Student Conference on Conservation Science

Keynote speakers

Prof. Teja Tscharntke

 Teja Tscharntke is a professor of Agroecology at the University of Göttingen, Germany. His research focuses on biodiversity  patterns and associated ecosystem functioning at different spatial and temporal scales and in managed and natural systems.  Field studies are based in tropical and temperate regions, comparing food webs and multitrophic interactions, but he is also  interested in multidisciplinary studies linking socioeconomic with ecological approaches. In the Agroecology Group, many  people are working on a number of collaborative projects – often aiming at potential tradeoffs between viable land-use  systems and biodiversity conservation in human-dominated, fragmented landscapes. 




Dr. Péter Szabó 

 Péter Szabó (born 1972 in Hungary) is Deputy Head of the Department of Vegetation Ecology at the Institute of Botany of the  Czech Academy of Sciences. Currently he is also Vice-President of the European Society for Environmental History. He is an  environmental historian/historical ecologist. By training a medievalist, in his early days he studied the history of woodland  management in the Carpathian Basin in the Middle Ages. After a post-doc at the Archaeological Institute of ELTE University in  Budapest, he moved to Brno in the Czech Republic. Between 2012 and 2016 he was the principal investigator of the  LONGWOOD European Research Council project. This interdisciplinary project combined archaeological, historical,  palaeoecological and vegetation ecological data to understand long-term woodland dynamics for a larger region in high  resolution focusing especially on the role of humans. His own work mostly focuses on forest history, especially on traditional management forms (coppicing, pollarding and the like), and he actively promotes the reintroduction of these techniques into forestry and nature conservation. He has also published on the history of historical ecology and on the theory and practice of interdisciplinary research.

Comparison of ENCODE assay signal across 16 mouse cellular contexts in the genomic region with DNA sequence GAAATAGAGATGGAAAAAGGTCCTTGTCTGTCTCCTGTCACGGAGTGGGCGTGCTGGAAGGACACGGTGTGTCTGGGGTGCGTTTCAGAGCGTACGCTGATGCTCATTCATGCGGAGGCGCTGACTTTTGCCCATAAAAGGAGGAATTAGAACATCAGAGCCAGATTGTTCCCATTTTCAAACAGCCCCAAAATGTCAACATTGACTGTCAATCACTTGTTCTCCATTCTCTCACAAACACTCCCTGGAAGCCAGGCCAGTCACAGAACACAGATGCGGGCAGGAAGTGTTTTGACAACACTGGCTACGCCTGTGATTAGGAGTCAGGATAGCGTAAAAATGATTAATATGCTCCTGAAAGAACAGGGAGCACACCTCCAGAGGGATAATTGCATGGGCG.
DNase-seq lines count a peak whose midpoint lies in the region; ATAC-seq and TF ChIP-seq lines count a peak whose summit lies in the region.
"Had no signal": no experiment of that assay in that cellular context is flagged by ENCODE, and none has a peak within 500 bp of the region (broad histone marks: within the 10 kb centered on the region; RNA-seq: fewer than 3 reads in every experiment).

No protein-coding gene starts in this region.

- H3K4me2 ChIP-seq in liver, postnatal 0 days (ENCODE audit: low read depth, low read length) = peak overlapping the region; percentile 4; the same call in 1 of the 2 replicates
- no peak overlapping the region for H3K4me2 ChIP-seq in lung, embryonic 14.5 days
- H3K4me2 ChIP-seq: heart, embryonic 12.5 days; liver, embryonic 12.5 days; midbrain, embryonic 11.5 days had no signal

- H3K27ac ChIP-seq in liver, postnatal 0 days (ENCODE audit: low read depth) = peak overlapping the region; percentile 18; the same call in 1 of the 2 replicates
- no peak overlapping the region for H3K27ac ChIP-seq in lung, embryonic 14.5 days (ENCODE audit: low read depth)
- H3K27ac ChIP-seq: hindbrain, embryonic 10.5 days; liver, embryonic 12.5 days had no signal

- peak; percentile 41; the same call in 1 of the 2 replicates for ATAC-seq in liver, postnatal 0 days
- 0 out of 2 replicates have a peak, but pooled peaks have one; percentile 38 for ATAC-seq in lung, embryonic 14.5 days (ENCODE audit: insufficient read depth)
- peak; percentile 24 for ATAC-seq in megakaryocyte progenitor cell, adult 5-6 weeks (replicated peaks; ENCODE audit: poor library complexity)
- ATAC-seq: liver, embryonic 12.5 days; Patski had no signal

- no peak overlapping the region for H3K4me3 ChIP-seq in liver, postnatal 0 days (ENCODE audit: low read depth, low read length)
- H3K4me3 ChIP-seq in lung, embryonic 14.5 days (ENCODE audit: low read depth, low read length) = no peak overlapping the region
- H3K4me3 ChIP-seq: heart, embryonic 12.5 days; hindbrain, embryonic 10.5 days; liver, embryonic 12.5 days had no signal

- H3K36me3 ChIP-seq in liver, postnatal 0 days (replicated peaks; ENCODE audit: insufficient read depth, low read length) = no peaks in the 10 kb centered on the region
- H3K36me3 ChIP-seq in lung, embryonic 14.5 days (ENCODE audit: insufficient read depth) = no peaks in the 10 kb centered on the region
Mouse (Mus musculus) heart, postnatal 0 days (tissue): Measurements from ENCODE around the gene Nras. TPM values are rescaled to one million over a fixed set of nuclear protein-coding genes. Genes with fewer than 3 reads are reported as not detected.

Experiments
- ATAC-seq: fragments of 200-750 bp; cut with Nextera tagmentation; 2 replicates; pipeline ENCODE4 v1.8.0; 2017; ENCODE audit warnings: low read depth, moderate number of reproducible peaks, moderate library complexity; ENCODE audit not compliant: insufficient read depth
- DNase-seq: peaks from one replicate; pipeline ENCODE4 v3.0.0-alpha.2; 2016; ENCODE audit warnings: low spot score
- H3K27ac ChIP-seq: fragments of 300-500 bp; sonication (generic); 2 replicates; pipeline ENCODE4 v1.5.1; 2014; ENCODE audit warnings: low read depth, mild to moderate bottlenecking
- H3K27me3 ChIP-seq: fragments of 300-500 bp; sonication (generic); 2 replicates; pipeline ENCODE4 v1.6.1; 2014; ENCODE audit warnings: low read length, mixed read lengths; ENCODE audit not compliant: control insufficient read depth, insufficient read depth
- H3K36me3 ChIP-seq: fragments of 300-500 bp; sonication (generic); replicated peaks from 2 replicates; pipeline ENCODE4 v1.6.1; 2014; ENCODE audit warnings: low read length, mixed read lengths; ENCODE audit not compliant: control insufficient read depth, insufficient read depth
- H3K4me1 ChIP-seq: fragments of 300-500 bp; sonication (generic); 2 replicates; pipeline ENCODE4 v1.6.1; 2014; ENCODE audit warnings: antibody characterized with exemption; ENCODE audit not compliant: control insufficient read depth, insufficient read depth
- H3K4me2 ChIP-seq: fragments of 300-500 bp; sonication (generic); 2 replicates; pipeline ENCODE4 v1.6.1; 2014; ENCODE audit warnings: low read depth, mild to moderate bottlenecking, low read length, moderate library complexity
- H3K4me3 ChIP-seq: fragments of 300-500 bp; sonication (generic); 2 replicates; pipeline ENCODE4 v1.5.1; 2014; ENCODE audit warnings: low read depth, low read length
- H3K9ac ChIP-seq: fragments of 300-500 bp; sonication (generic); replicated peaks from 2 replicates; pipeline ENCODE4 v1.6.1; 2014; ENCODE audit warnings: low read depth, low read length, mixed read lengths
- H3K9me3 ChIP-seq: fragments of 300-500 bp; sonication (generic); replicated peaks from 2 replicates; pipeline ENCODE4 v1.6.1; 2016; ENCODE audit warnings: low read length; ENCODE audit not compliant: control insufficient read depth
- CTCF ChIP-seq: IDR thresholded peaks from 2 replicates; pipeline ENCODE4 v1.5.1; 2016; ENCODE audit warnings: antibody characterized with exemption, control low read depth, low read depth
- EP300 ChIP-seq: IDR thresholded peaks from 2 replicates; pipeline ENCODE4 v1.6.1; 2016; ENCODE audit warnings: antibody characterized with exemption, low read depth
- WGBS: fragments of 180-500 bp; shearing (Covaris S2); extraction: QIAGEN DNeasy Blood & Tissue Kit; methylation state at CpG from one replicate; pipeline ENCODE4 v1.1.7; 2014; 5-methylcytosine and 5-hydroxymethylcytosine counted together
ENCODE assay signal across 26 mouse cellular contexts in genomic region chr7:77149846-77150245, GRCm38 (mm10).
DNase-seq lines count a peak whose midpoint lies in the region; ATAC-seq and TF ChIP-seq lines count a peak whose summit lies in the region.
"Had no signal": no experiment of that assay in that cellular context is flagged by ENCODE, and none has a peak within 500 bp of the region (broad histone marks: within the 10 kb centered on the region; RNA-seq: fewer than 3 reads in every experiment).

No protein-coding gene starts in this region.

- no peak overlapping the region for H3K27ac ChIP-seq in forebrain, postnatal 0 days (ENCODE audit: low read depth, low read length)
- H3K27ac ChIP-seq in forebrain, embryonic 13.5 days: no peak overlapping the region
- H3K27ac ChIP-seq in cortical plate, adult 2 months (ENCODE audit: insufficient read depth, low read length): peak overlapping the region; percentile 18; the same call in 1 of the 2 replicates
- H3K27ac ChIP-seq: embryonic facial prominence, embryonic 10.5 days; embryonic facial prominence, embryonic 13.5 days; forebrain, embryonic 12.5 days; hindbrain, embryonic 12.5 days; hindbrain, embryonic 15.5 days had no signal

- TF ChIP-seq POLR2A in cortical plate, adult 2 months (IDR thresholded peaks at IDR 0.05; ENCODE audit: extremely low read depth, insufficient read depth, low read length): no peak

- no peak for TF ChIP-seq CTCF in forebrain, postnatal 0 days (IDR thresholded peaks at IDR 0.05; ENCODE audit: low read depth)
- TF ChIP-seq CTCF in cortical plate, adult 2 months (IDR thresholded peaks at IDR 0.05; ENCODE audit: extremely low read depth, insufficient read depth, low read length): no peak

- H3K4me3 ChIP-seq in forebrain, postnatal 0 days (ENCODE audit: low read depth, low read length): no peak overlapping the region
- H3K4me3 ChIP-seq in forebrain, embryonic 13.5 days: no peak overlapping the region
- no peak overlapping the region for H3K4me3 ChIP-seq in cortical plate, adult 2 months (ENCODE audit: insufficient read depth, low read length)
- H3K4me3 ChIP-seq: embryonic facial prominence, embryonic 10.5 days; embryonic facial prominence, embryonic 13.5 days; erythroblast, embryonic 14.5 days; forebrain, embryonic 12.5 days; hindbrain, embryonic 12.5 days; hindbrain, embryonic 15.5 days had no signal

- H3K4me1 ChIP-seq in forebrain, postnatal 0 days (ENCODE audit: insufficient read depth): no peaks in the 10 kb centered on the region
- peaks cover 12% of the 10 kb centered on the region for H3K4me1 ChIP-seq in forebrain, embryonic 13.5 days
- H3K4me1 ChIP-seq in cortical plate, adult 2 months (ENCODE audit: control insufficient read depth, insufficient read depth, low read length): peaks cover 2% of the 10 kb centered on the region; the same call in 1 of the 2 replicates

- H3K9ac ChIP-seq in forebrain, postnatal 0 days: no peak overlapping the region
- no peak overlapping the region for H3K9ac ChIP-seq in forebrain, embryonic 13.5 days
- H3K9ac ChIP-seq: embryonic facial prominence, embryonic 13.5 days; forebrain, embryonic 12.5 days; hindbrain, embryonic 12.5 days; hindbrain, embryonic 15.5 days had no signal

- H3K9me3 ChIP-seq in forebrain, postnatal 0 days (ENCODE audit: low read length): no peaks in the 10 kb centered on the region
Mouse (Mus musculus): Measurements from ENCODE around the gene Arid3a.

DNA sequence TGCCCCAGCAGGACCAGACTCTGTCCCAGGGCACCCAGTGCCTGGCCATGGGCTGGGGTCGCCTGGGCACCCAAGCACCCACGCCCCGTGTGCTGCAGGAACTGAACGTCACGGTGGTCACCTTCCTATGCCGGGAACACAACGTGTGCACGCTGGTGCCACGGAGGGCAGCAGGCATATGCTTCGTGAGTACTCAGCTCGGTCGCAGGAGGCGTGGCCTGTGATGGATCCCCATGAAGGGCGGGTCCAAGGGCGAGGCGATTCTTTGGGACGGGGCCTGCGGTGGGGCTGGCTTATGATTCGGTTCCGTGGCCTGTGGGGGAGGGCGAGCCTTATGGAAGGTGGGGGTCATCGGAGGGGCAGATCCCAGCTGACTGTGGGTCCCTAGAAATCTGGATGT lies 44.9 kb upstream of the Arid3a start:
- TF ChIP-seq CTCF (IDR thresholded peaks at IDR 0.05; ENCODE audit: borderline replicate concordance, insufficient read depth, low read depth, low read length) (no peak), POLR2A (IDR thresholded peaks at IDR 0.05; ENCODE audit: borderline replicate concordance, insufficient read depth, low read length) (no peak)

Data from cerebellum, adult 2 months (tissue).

Prof. Andrew Balmford

 Andrew Balmford is Professor of Conservation Science in the Department of Zoology, University of Cambridge, where his  main research interests are exploring how conservation might best be reconciled with land-demanding activities such as  farming, quantifying the costs and benefits of effective conservation, understanding why nature is being lost, and examining  what works in conservation. To have most impact he focuses his research in developing countries and collaborates closely  with conservation practitioners and with colleagues in other disciplines, including economics and psychology. He helped  establish the Cambridge Conservation Forum, the Cambridge Conservation Initiative and the Student Conference on  Conservation Science. He is a Fellow of the Royal Society and a Trustee of the Royal Society for the Protection of Birds,  Europe’s largest conservation charity. His 2012 book Wild Hope highlights success stories in conservation and argues that cautious optimism is essential in tackling environmental challenges.


Dr. György Pataki

 György Pataki (PhD in management and organisation science, MA in economics) is currently associate professor at the  Department of Decision Sciences, Institute of Business Economics, Corvinus Business School, Corvinus University of  Budapest, Hungary. He is also director of research at Corvinus Business School. He is a senior research fellow at the  Environmental Social Science Research Group (ESSRG), an independent research and development company. György acts  a board member of the European Society for Ecological Economics and served for four years as member of the  Multidisciplinary Expert Panel (MEP) of IPBES. His research previously focused on ethics and economics and business  ethics, later on sustainability challenges to business firms, then he has been involved in interdisciplinary research projects  with natural scientists on biodiversity and ecosystem services. Currently, he is engaged in research addressing different  aspects of science-society interactions through cooperative and participatory research and responsible research and  innovation (RRI) initiatives. He has always been an activist scientist of a long engagement with the Hungarian green movement.